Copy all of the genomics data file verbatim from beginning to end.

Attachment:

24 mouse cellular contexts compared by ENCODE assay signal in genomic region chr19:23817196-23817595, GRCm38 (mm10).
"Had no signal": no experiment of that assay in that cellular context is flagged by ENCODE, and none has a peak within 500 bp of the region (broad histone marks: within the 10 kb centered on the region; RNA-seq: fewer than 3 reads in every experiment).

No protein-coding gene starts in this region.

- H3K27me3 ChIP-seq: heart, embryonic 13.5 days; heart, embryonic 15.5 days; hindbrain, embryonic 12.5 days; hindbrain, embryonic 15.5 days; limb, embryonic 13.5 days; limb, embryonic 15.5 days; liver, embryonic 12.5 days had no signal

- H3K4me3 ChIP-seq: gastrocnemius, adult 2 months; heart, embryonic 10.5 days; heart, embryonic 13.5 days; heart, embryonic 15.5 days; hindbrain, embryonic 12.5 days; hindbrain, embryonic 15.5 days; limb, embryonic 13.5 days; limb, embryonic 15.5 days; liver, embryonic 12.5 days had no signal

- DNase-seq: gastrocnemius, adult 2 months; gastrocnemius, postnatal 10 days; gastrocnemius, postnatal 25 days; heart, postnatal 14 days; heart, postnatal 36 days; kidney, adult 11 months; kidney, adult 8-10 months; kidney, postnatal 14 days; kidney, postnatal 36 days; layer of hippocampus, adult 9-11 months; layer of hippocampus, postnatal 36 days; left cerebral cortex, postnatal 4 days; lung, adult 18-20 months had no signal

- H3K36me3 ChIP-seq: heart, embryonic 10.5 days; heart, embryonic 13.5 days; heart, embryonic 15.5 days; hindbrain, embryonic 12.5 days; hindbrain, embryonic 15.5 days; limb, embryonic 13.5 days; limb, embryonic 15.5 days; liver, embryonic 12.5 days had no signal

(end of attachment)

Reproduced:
24 mouse cellular contexts compared by ENCODE assay signal in genomic region chr19:23817196-23817595, GRCm38 (mm10).
"Had no signal": no experiment of that assay in that cellular context is flagged by ENCODE, and none has a peak within 500 bp of the region (broad histone marks: within the 10 kb centered on the region; RNA-seq: fewer than 3 reads in every experiment).

No protein-coding gene starts in this region.

- H3K27me3 ChIP-seq: heart, embryonic 13.5 days; heart, embryonic 15.5 days; hindbrain, embryonic 12.5 days; hindbrain, embryonic 15.5 days; limb, embryonic 13.5 days; limb, embryonic 15.5 days; liver, embryonic 12.5 days had no signal

- H3K4me3 ChIP-seq: gastrocnemius, adult 2 months; heart, embryonic 10.5 days; heart, embryonic 13.5 days; heart, embryonic 15.5 days; hindbrain, embryonic 12.5 days; hindbrain, embryonic 15.5 days; limb, embryonic 13.5 days; limb, embryonic 15.5 days; liver, embryonic 12.5 days had no signal

- DNase-seq: gastrocnemius, adult 2 months; gastrocnemius, postnatal 10 days; gastrocnemius, postnatal 25 days; heart, postnatal 14 days; heart, postnatal 36 days; kidney, adult 11 months; kidney, adult 8-10 months; kidney, postnatal 14 days; kidney, postnatal 36 days; layer of hippocampus, adult 9-11 months; layer of hippocampus, postnatal 36 days; left cerebral cortex, postnatal 4 days; lung, adult 18-20 months had no signal

- H3K36me3 ChIP-seq: heart, embryonic 10.5 days; heart, embryonic 13.5 days; heart, embryonic 15.5 days; hindbrain, embryonic 12.5 days; hindbrain, embryonic 15.5 days; limb, embryonic 13.5 days; limb, embryonic 15.5 days; liver, embryonic 12.5 days had no signal